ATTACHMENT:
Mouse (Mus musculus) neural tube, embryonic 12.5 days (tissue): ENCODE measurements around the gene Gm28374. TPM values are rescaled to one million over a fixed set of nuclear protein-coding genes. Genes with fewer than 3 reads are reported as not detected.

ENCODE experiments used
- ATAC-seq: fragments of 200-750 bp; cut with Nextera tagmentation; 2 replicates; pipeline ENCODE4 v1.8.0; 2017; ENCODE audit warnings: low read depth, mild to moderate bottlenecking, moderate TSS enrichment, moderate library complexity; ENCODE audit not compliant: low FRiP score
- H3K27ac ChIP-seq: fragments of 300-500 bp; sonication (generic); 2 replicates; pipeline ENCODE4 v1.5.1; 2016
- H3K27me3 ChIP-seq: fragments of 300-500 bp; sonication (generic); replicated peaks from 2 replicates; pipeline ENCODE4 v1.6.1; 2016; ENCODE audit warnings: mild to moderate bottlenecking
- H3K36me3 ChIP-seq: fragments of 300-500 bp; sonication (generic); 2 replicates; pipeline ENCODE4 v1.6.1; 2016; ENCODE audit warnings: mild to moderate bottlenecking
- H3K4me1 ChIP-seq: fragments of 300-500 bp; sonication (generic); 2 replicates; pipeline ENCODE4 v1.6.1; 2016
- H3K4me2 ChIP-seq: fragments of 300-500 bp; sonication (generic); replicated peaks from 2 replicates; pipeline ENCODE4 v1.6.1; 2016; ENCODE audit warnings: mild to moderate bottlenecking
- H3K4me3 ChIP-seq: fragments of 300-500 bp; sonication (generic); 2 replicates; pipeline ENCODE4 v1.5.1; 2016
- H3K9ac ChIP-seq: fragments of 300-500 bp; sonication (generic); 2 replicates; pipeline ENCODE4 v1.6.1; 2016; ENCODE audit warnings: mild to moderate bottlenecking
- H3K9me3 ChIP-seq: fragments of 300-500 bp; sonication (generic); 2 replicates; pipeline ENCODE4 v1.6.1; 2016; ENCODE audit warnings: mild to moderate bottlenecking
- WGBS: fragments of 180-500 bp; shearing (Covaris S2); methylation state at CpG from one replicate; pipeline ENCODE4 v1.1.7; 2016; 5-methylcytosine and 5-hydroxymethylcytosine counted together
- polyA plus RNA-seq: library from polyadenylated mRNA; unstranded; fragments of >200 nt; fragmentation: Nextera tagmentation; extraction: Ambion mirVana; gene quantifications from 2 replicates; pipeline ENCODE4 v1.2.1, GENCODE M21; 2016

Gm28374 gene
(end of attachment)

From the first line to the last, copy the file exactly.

Mouse (Mus musculus) neural tube, embryonic 12.5 days (tissue): ENCODE measurements around the gene Gm28374. TPM values are rescaled to one million over a fixed set of nuclear protein-coding genes. Genes with fewer than 3 reads are reported as not detected.

ENCODE experiments used
- ATAC-seq: fragments of 200-750 bp; cut with Nextera tagmentation; 2 replicates; pipeline ENCODE4 v1.8.0; 2017; ENCODE audit warnings: low read depth, mild to moderate bottlenecking, moderate TSS enrichment, moderate library complexity; ENCODE audit not compliant: low FRiP score
- H3K27ac ChIP-seq: fragments of 300-500 bp; sonication (generic); 2 replicates; pipeline ENCODE4 v1.5.1; 2016
- H3K27me3 ChIP-seq: fragments of 300-500 bp; sonication (generic); replicated peaks from 2 replicates; pipeline ENCODE4 v1.6.1; 2016; ENCODE audit warnings: mild to moderate bottlenecking
- H3K36me3 ChIP-seq: fragments of 300-500 bp; sonication (generic); 2 replicates; pipeline ENCODE4 v1.6.1; 2016; ENCODE audit warnings: mild to moderate bottlenecking
- H3K4me1 ChIP-seq: fragments of 300-500 bp; sonication (generic); 2 replicates; pipeline ENCODE4 v1.6.1; 2016
- H3K4me2 ChIP-seq: fragments of 300-500 bp; sonication (generic); replicated peaks from 2 replicates; pipeline ENCODE4 v1.6.1; 2016; ENCODE audit warnings: mild to moderate bottlenecking
- H3K4me3 ChIP-seq: fragments of 300-500 bp; sonication (generic); 2 replicates; pipeline ENCODE4 v1.5.1; 2016
- H3K9ac ChIP-seq: fragments of 300-500 bp; sonication (generic); 2 replicates; pipeline ENCODE4 v1.6.1; 2016; ENCODE audit warnings: mild to moderate bottlenecking
- H3K9me3 ChIP-seq: fragments of 300-500 bp; sonication (generic); 2 replicates; pipeline ENCODE4 v1.6.1; 2016; ENCODE audit warnings: mild to moderate bottlenecking
- WGBS: fragments of 180-500 bp; shearing (Covaris S2); methylation state at CpG from one replicate; pipeline ENCODE4 v1.1.7; 2016; 5-methylcytosine and 5-hydroxymethylcytosine counted together
- polyA plus RNA-seq: library from polyadenylated mRNA; unstranded; fragments of >200 nt; fragmentation: Nextera tagmentation; extraction: Ambion mirVana; gene quantifications from 2 replicates; pipeline ENCODE4 v1.2.1, GENCODE M21; 2016

Gm28374 gene